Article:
Volume 1, Issue 3 (9-2017)                   EBHPME 2017, 1(3): 186-192 | Back to browse issues page

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BaniAsad M, Horry H. Estimating the Health Care Demand for Iran. EBHPME. 2017; 1 (3) :186-192
URL: http://jebhpme.ssu.ac.ir/article-1-92-en.html
Department of Economics, School of Management and Economics, Shahid Bahonar University of Kerman, Iran
Abstract:   (2672 Views)
Background: When trying to estimate demand elasticity, it is important to first obtain an appropriate estimation of the demand function. One of the best methods for estimating the demand for healthcare services that is part of the household cost is the use of the almost ideal demand system (AIDS). The purpose of this study was to making better decisions when estimating the demand elasticity for healthcare services.
Methods: This research is a descriptive-analytic study. The statistical population of this study is the Iranian population for the years 1990 to 2011. The required data were collected from the Central Bank of the Islamic Republic of Iran. In this research, the demand for healthcare services was estimated using the AIDS model by the method of estimating seemingly unrelated regressions (SUR).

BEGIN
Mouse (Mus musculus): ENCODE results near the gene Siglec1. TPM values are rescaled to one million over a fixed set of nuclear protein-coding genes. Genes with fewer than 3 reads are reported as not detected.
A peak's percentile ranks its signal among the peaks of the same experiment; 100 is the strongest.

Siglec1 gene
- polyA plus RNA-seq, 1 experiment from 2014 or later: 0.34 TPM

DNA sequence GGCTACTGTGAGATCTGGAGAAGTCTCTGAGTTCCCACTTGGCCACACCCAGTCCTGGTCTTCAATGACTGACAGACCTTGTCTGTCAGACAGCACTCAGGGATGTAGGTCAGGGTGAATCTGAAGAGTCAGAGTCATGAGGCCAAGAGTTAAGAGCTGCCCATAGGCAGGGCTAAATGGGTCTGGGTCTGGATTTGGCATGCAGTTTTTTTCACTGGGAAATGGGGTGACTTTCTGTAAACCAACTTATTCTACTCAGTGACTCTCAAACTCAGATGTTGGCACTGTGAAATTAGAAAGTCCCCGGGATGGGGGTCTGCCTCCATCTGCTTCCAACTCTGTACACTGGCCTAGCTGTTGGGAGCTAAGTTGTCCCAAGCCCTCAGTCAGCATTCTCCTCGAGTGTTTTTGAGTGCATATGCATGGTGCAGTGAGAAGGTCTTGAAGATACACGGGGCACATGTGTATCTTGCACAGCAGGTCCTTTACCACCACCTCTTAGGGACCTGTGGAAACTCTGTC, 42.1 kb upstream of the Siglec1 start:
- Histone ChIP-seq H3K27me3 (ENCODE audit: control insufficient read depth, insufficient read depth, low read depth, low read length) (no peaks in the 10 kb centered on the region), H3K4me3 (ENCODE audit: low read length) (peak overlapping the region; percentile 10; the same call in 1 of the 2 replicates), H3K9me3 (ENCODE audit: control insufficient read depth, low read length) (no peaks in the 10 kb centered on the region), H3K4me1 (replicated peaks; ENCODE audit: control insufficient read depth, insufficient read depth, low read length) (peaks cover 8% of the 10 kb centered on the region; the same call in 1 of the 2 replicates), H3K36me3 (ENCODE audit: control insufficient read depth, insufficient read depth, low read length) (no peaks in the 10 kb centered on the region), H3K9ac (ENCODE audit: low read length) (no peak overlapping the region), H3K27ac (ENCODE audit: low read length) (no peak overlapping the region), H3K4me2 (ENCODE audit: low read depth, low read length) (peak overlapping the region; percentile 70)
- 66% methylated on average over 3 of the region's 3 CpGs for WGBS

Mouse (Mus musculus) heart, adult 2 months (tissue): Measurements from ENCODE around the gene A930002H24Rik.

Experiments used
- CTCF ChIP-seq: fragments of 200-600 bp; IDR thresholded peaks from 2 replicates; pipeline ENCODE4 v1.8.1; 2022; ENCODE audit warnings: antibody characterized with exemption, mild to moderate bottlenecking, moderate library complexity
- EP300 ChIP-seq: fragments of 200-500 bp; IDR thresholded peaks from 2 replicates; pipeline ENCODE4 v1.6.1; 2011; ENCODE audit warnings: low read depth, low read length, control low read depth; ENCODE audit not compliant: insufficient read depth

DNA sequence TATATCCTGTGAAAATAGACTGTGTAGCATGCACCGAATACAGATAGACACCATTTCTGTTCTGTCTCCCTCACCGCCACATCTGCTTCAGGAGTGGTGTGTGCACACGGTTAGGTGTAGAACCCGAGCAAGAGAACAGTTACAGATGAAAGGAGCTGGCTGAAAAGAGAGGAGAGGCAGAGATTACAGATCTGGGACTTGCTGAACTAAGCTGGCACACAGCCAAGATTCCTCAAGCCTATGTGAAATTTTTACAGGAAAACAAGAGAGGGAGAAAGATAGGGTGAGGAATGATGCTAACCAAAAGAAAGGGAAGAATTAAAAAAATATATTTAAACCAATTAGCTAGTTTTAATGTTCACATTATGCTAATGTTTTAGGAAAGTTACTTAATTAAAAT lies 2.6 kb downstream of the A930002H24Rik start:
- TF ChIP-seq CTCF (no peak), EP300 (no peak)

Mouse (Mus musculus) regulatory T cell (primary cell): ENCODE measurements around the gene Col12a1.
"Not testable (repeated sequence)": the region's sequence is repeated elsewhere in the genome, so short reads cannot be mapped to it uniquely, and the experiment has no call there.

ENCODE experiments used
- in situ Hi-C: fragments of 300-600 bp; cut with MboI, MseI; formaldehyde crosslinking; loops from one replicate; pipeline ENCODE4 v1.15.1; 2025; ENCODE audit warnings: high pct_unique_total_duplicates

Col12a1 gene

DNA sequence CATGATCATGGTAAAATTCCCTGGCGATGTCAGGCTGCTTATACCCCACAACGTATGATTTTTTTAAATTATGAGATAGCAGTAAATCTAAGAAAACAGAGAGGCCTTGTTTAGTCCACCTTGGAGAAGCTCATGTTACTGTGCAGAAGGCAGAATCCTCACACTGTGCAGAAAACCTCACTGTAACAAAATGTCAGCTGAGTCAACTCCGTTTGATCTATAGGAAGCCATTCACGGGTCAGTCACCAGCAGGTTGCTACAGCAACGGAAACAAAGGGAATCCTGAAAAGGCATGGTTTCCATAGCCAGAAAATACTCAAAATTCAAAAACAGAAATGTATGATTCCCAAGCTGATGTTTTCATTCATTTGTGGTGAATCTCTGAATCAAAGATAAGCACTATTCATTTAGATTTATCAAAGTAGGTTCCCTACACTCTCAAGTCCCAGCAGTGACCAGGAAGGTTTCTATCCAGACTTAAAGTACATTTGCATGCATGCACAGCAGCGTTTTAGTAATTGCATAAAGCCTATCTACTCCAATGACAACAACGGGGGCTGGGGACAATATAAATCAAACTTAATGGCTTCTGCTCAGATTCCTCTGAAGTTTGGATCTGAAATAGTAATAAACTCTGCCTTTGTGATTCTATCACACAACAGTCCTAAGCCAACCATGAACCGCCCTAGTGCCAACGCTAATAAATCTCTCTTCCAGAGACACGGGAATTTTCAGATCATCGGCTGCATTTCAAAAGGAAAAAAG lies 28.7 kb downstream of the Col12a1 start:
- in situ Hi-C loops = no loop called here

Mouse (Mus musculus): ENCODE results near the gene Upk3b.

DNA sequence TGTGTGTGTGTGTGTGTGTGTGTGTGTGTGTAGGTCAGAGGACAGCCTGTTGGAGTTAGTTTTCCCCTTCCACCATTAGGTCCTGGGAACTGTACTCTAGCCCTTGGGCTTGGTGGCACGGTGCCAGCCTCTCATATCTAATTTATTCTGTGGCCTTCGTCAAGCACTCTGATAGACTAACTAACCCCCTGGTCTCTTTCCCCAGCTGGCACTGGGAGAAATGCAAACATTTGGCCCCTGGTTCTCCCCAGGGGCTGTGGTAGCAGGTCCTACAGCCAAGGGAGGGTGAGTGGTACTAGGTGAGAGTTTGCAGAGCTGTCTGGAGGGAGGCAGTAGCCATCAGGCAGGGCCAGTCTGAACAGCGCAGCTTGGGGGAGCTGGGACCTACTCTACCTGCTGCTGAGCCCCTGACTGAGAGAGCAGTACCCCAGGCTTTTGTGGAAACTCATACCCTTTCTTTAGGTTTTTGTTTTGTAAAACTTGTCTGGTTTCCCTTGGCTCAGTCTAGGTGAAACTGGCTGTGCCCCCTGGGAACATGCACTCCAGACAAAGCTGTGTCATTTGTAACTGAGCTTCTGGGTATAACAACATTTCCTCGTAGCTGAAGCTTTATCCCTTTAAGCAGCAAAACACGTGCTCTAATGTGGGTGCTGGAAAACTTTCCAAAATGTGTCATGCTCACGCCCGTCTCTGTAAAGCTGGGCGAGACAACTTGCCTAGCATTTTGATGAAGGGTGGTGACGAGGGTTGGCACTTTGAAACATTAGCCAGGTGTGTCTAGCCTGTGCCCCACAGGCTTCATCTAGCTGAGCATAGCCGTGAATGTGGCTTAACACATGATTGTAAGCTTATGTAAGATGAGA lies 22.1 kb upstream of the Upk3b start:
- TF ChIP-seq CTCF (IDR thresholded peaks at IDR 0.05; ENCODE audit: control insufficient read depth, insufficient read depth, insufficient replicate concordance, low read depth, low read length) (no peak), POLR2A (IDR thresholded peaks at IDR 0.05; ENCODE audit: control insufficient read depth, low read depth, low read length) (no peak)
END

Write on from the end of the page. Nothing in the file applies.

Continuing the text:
Results: According to the estimates, the income elasticity for the demand of healthcare services in the household budget is slightly larger than one and the self-priced elasticity is close to one and the cross elasticity between the change in house prices and the share of healthcare services is a negative value and close to zero and the cross elasticity between food prices and the share of healthcare services is positive and near zero and the cross elasticity between clothing prices and the share of health care services in the household budget is zero.
Conclusion: Since the income elasticity of demand for healthcare services is greater than one, it is necessary for the government to increase the share of health care budget so that low-income groups can use these services. Furthermore, the price elasticity of healthcare services is one; therefore, a steady rise in the price of health care services cannot lead to a sharp decline in using these services for households.
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Type of Study: Original article | Subject: Health Economics
Received: 2017/06/4 | Accepted: 2017/09/13 | Published: 2018/03/17

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